Carroll County's business leaders left their stuffy offices yesterday for the wide-open spaces of some of the county's largest farms. They fed calves, petted foals and counted how many piglets one sow could suckle.
When they returned to the Carroll County Agriculture Center to wash up for a home-style fried chicken lunch, they all had tales to tell.
"I had cows licking my fingers," said Kathy Menasche, director of continuing education at Carroll Community College.
"I'll trade you some horse spit," said Jim Steele, manager of Shamrock Farms in Woodbine and vice president of the Carroll County Farm Bureau.
The farm bureau organized the exchange between business and farmers, hoping it would promote a better understanding of what the farmer does and the widespread impact of agriculture, Maryland's top industry. Other than smells, noise and heavy equipment that occasionally ties up traffic, the group found many similarities between white-collar work and agriculture.
"The needs of farmers are the same as those of small-business owners," said Bonnie Grady, president of the Carroll County Chamber of Commerce. "We want to promote the image of farmer. You are the biggest part of the community. Let us be your voice."
When neighbors visit and see what farmers face 365 days of the year, it helps eliminate problems, said Steele. "Farming creates wealth," he added. "Farming is an industry that is always evolving. We find a niche where we can fit and make our bread and butter. But our voice is getting smaller and we are being regulated by people who are not in farming."
None of the farm visitors yesterday are regulators, but the farm bureau chose them for their strong voices in the community, said Sharon Fritz, farm board secretary.
Menasche toured a dairy farm and found drooling calves charming. "I was flabbergasted that five people can farm 900 acres and milk 200 cows every day," she said.
Grady mingled with pigs and cattle and learned lessons in genetics. "Farming seems the hardest way to live," she said. "I am amazed that all of you find time to give back."
David Bollinger took a break from writing insurance policies and concentrated on wheat, corn and soybean production.
"I saw a computer system that tracks the weather across the nation, shows the layout of a field and gives commodities prices from Chicago," he said. "These guys are not flying by the seat of their pants."
The tour was helpful, Bollinger said.
"I insure a lot of farmers and this gives me a better idea of what their day is about," said Bollinger, who dabbles in a family beef operation as a hobby. "I had no real idea of the day-to-day labor on a farm. I did know better than to wear a business suit today."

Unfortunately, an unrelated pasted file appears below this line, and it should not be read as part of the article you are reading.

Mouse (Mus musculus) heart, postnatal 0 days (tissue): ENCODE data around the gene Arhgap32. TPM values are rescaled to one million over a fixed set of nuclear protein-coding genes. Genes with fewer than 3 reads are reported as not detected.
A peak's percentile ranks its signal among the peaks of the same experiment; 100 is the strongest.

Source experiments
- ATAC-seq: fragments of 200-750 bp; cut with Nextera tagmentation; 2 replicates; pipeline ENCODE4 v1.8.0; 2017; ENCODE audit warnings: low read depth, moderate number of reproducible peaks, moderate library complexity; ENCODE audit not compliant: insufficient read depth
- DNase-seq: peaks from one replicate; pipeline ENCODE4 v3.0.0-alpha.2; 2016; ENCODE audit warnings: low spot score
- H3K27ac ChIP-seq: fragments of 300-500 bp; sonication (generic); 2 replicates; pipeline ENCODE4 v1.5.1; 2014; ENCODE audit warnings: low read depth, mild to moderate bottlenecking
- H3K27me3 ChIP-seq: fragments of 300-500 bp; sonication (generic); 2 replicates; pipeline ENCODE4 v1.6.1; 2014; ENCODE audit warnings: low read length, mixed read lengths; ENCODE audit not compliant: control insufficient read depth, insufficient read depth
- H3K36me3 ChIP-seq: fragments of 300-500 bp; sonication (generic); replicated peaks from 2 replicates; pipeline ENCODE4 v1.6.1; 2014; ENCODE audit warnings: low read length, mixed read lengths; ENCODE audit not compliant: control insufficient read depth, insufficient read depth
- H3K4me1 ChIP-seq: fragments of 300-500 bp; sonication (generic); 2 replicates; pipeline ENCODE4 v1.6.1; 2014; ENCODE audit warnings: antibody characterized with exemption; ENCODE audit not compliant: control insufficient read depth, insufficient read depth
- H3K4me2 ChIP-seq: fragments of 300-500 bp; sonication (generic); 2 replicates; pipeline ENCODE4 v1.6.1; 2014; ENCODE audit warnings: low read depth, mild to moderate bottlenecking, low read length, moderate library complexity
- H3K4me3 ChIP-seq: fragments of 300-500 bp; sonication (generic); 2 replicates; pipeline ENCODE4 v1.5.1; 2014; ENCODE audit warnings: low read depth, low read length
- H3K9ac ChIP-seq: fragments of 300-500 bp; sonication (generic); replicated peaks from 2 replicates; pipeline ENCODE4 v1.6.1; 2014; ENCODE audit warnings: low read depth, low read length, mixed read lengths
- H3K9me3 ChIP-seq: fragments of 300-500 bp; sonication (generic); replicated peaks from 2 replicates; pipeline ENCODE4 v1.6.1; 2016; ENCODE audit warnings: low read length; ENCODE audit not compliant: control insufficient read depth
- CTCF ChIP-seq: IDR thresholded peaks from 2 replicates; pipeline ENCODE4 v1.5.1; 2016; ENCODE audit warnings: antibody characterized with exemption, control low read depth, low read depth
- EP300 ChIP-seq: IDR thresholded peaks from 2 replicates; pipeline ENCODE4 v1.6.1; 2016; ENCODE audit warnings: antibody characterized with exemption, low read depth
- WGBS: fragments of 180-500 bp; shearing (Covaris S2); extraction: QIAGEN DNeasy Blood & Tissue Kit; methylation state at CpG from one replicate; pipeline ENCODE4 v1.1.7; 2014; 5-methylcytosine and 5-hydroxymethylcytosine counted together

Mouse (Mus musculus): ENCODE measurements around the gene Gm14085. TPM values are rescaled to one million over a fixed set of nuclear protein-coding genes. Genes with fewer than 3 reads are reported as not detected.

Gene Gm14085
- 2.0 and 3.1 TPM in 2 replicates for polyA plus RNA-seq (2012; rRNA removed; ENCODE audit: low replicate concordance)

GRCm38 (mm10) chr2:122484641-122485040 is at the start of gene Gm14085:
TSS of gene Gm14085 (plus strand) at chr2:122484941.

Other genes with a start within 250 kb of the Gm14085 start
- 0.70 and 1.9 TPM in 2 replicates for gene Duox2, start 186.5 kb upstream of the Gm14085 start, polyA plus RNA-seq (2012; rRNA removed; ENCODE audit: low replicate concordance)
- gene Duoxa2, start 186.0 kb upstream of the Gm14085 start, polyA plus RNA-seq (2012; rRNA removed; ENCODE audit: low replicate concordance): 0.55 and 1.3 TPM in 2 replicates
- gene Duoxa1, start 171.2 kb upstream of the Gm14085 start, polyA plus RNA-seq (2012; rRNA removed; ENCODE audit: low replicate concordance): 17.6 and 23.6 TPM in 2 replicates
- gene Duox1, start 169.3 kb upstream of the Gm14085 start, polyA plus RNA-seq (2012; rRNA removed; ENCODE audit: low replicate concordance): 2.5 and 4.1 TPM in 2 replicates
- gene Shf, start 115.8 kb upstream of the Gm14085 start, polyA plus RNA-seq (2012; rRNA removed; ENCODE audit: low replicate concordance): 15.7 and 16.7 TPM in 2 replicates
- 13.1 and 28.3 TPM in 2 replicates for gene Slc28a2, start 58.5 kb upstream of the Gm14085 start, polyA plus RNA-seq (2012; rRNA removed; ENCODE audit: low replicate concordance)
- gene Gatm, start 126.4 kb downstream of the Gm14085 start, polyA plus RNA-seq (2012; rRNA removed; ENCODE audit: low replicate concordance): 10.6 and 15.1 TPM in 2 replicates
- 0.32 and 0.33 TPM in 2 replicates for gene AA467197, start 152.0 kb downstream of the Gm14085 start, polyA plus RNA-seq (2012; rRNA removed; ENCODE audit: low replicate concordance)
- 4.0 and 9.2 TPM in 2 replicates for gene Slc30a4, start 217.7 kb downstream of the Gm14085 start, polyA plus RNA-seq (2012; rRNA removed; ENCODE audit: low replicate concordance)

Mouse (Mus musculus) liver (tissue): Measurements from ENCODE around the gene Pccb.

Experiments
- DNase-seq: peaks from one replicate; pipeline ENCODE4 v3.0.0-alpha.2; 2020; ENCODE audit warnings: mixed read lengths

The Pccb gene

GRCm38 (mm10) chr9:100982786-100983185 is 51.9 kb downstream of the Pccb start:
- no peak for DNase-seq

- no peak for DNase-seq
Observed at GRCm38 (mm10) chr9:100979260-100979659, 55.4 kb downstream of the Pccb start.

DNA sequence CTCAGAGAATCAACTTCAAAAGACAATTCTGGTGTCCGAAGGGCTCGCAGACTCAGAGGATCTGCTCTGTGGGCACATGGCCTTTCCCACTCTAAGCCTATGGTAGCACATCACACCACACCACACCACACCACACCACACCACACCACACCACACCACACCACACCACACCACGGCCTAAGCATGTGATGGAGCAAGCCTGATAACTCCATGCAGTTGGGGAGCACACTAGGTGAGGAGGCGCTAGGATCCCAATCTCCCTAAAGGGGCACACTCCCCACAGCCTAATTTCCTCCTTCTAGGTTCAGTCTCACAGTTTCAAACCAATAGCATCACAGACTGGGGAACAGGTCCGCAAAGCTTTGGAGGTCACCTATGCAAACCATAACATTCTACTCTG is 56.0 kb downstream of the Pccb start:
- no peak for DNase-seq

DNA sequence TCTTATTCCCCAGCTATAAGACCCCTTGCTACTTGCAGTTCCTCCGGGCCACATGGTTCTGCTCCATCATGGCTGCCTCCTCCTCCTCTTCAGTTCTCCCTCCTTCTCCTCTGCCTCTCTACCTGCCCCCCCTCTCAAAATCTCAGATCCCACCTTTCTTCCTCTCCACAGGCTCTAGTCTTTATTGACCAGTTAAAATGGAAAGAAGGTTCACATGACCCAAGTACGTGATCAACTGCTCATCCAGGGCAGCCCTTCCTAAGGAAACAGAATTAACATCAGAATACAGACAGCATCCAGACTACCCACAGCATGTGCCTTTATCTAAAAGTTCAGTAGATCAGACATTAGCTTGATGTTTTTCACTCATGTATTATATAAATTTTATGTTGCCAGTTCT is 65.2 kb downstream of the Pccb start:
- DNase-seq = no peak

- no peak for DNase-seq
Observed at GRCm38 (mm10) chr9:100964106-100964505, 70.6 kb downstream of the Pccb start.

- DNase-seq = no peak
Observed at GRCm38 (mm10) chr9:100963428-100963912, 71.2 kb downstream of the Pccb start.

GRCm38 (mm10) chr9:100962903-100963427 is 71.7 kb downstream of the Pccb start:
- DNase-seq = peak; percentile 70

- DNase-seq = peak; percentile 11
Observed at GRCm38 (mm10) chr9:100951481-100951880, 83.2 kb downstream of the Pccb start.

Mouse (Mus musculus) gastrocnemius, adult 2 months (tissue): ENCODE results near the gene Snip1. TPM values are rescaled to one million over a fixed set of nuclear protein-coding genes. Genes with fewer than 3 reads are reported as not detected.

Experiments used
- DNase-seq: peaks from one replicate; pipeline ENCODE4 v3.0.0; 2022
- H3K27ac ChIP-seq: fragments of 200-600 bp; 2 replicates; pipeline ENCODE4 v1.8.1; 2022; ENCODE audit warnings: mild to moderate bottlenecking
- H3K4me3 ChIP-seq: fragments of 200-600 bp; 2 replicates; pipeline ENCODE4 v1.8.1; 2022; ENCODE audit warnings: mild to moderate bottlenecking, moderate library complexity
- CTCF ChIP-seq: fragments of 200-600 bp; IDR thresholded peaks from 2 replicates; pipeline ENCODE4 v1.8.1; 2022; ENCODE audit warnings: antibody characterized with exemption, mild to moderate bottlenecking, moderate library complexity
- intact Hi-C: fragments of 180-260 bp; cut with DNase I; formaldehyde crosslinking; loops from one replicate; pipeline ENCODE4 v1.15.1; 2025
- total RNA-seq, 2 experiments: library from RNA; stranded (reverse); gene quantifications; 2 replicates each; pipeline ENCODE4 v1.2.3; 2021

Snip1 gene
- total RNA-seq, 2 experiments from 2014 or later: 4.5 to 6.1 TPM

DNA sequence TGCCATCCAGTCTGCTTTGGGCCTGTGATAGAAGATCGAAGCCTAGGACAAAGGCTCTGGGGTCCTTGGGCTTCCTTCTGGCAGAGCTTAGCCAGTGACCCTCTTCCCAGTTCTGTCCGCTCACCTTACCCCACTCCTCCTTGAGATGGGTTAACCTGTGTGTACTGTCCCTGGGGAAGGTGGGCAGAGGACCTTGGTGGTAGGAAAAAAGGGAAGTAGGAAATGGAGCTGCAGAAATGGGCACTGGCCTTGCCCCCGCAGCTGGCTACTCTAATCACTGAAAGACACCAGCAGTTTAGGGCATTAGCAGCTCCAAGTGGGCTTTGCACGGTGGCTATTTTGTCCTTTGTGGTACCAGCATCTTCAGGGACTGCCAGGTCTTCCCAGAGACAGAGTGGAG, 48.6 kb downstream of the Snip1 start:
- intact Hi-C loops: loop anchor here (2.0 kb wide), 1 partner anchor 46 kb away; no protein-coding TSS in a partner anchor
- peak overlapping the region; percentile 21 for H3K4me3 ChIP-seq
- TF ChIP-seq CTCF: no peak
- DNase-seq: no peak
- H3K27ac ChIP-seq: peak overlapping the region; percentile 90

Robert Rosen went from office to stable, swapping his dress clothes for denim.
"I don't really know anything about any aspect of farming," said Rosen, owner of a manufacturing business and developer of the Westminster Commerce Center. "I thought it would be interesting to walk in a farmer's shoes and get a better insight into what he needs and how the county can better help him be successful."
He saw thoroughbred mares and new foals, $1 million stallions and 600 acres of lush pastureland at Shamrock Farms in Woodbine. He complimented Steele on the cleanliness of the stables, the organization and his wealth of information.
Steele, who for 26 years has managed Shamrock Farms for the Rooney family, owners of the Pittsburgh Steelers, easily spilled off a mare's lineage and her foal's assets. While the chestnut animals look the same to amateurs, he knows his horses by name. The farm houses about 120 now but can manage as many as 200.
He recalled races won, owners' purses and the whereabouts of champions. Instead of orchestrating business deals, Rosen learned about high-tech breeding, genetics and equine management. Horses are a $5.2 billion industry in Maryland, Steele said. He also raises wheat and alfalfa and occasionally cattle.
"Farms stay alive because technology has kept us ahead," Steele said. "We really were the first environmentalists. We treat our land and our livestock as best we can. If we don't, we will go broke."
Born near Pimlico racetrack, Rosen recalled one brief but scary pony ride as a child as his only equine encounter. Yesterday, he spent time in a stall with a 1,200-pound mare and her foal, and gently patted both animals.
Steele showed him the breeding of thoroughbreds yesterday - a pairing that could result in another winning racehorse for Shamrock Farms. Eastern Echo, a 1,300-pound stallion whose offspring have won more than $15 million, got together with Hannerly, who has borne four colts that are untested at the track. Their encounter was in a barn, with an assist from Steele and another breeder. Thoroughbreds cannot be artificially inseminated, but the supervised barn encounter is about as natural as it can be, Steele said.
"You can't let a stallion worth millions breed out in the field," he said. "The mare might not be receptive and she could kick him." In 16 days, Steele will know if the mare is pregnant. Ultrasound had shown she was fertile and after checking a sample of the stallion's sperm under the microscope, Steele was optimistic. If Hannerly is pregnant, she would foal in about 11 months. A DNA test will attest to parentage.
Rosen called the tour enlightening. "The reason people don't understand farming is because they have not been exposed to it," he said. "I would invite anybody to walk in their shoes."